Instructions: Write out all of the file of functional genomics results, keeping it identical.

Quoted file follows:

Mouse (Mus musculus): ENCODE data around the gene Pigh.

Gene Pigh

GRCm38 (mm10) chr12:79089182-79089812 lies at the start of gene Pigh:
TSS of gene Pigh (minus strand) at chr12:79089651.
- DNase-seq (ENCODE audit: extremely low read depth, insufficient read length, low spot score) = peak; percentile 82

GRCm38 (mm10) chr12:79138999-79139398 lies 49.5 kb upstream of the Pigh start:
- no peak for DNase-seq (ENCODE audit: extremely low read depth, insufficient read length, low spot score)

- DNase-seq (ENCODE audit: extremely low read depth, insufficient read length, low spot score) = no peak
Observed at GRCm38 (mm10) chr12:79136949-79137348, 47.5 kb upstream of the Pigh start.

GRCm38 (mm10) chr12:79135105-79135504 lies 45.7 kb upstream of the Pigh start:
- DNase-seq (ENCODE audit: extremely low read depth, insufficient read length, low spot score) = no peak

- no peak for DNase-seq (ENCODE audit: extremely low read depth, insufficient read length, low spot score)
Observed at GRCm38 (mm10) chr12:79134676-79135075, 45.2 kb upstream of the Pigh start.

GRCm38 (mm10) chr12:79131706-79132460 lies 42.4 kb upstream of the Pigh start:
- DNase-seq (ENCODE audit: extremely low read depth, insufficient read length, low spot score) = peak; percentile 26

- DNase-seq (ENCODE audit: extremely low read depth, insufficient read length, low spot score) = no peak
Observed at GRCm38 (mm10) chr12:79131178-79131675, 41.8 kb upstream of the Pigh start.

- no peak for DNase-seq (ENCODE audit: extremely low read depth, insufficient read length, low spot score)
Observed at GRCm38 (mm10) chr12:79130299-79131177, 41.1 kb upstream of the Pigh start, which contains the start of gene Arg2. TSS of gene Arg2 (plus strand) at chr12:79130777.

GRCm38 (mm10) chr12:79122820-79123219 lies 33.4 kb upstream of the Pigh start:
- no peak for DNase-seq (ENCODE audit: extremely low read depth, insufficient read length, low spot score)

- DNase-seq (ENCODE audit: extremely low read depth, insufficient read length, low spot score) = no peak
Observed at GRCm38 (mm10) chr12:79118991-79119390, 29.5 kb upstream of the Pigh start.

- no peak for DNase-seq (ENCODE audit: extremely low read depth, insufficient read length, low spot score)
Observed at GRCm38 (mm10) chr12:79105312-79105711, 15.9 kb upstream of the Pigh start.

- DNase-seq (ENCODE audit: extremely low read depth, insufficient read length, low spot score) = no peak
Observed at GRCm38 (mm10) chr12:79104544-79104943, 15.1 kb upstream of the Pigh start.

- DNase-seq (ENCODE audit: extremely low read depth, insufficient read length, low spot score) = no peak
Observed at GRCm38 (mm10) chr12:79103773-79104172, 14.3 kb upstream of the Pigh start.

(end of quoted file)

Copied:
Mouse (Mus musculus): ENCODE data around the gene Pigh.

Gene Pigh

GRCm38 (mm10) chr12:79089182-79089812 lies at the start of gene Pigh:
TSS of gene Pigh (minus strand) at chr12:79089651.
- DNase-seq (ENCODE audit: extremely low read depth, insufficient read length, low spot score) = peak; percentile 82

GRCm38 (mm10) chr12:79138999-79139398 lies 49.5 kb upstream of the Pigh start:
- no peak for DNase-seq (ENCODE audit: extremely low read depth, insufficient read length, low spot score)

- DNase-seq (ENCODE audit: extremely low read depth, insufficient read length, low spot score) = no peak
Observed at GRCm38 (mm10) chr12:79136949-79137348, 47.5 kb upstream of the Pigh start.

GRCm38 (mm10) chr12:79135105-79135504 lies 45.7 kb upstream of the Pigh start:
- DNase-seq (ENCODE audit: extremely low read depth, insufficient read length, low spot score) = no peak

- no peak for DNase-seq (ENCODE audit: extremely low read depth, insufficient read length, low spot score)
Observed at GRCm38 (mm10) chr12:79134676-79135075, 45.2 kb upstream of the Pigh start.

GRCm38 (mm10) chr12:79131706-79132460 lies 42.4 kb upstream of the Pigh start:
- DNase-seq (ENCODE audit: extremely low read depth, insufficient read length, low spot score) = peak; percentile 26

- DNase-seq (ENCODE audit: extremely low read depth, insufficient read length, low spot score) = no peak
Observed at GRCm38 (mm10) chr12:79131178-79131675, 41.8 kb upstream of the Pigh start.

- no peak for DNase-seq (ENCODE audit: extremely low read depth, insufficient read length, low spot score)
Observed at GRCm38 (mm10) chr12:79130299-79131177, 41.1 kb upstream of the Pigh start, which contains the start of gene Arg2. TSS of gene Arg2 (plus strand) at chr12:79130777.

GRCm38 (mm10) chr12:79122820-79123219 lies 33.4 kb upstream of the Pigh start:
- no peak for DNase-seq (ENCODE audit: extremely low read depth, insufficient read length, low spot score)

- DNase-seq (ENCODE audit: extremely low read depth, insufficient read length, low spot score) = no peak
Observed at GRCm38 (mm10) chr12:79118991-79119390, 29.5 kb upstream of the Pigh start.

- no peak for DNase-seq (ENCODE audit: extremely low read depth, insufficient read length, low spot score)
Observed at GRCm38 (mm10) chr12:79105312-79105711, 15.9 kb upstream of the Pigh start.

- DNase-seq (ENCODE audit: extremely low read depth, insufficient read length, low spot score) = no peak
Observed at GRCm38 (mm10) chr12:79104544-79104943, 15.1 kb upstream of the Pigh start.

- DNase-seq (ENCODE audit: extremely low read depth, insufficient read length, low spot score) = no peak
Observed at GRCm38 (mm10) chr12:79103773-79104172, 14.3 kb upstream of the Pigh start.